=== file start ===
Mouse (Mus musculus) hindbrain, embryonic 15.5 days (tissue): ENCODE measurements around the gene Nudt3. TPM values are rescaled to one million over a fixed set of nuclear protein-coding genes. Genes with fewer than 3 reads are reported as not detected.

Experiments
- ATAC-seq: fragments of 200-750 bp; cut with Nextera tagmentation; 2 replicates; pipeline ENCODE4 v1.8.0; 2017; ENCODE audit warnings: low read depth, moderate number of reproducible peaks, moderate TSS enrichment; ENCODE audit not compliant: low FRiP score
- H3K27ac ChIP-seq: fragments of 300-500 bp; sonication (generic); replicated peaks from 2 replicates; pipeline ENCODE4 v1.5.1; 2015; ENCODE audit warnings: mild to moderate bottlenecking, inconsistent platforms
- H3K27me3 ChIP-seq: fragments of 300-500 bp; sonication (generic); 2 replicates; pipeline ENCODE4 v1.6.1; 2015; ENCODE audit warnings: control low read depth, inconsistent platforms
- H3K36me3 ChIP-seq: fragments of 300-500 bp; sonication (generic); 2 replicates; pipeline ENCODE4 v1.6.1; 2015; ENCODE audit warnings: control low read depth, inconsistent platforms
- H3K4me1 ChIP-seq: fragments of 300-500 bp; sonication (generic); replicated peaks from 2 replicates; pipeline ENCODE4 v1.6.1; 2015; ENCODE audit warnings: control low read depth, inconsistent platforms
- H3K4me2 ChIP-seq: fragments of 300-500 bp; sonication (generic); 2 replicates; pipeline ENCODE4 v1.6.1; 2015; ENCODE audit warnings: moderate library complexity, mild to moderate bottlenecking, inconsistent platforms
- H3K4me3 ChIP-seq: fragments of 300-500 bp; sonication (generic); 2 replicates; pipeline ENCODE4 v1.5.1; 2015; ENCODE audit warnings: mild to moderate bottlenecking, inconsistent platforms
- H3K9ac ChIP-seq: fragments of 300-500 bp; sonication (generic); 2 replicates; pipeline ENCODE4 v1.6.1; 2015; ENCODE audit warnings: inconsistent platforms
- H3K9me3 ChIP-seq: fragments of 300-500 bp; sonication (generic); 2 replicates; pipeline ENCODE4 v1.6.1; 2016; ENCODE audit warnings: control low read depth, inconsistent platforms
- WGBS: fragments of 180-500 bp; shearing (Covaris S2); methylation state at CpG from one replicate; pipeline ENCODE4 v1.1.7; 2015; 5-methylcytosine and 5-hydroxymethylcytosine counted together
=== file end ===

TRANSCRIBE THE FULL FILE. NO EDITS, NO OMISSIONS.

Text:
Mouse (Mus musculus) hindbrain, embryonic 15.5 days (tissue): ENCODE measurements around the gene Nudt3. TPM values are rescaled to one million over a fixed set of nuclear protein-coding genes. Genes with fewer than 3 reads are reported as not detected.

Experiments
- ATAC-seq: fragments of 200-750 bp; cut with Nextera tagmentation; 2 replicates; pipeline ENCODE4 v1.8.0; 2017; ENCODE audit warnings: low read depth, moderate number of reproducible peaks, moderate TSS enrichment; ENCODE audit not compliant: low FRiP score
- H3K27ac ChIP-seq: fragments of 300-500 bp; sonication (generic); replicated peaks from 2 replicates; pipeline ENCODE4 v1.5.1; 2015; ENCODE audit warnings: mild to moderate bottlenecking, inconsistent platforms
- H3K27me3 ChIP-seq: fragments of 300-500 bp; sonication (generic); 2 replicates; pipeline ENCODE4 v1.6.1; 2015; ENCODE audit warnings: control low read depth, inconsistent platforms
- H3K36me3 ChIP-seq: fragments of 300-500 bp; sonication (generic); 2 replicates; pipeline ENCODE4 v1.6.1; 2015; ENCODE audit warnings: control low read depth, inconsistent platforms
- H3K4me1 ChIP-seq: fragments of 300-500 bp; sonication (generic); replicated peaks from 2 replicates; pipeline ENCODE4 v1.6.1; 2015; ENCODE audit warnings: control low read depth, inconsistent platforms
- H3K4me2 ChIP-seq: fragments of 300-500 bp; sonication (generic); 2 replicates; pipeline ENCODE4 v1.6.1; 2015; ENCODE audit warnings: moderate library complexity, mild to moderate bottlenecking, inconsistent platforms
- H3K4me3 ChIP-seq: fragments of 300-500 bp; sonication (generic); 2 replicates; pipeline ENCODE4 v1.5.1; 2015; ENCODE audit warnings: mild to moderate bottlenecking, inconsistent platforms
- H3K9ac ChIP-seq: fragments of 300-500 bp; sonication (generic); 2 replicates; pipeline ENCODE4 v1.6.1; 2015; ENCODE audit warnings: inconsistent platforms
- H3K9me3 ChIP-seq: fragments of 300-500 bp; sonication (generic); 2 replicates; pipeline ENCODE4 v1.6.1; 2016; ENCODE audit warnings: control low read depth, inconsistent platforms
- WGBS: fragments of 180-500 bp; shearing (Covaris S2); methylation state at CpG from one replicate; pipeline ENCODE4 v1.1.7; 2015; 5-methylcytosine and 5-hydroxymethylcytosine counted together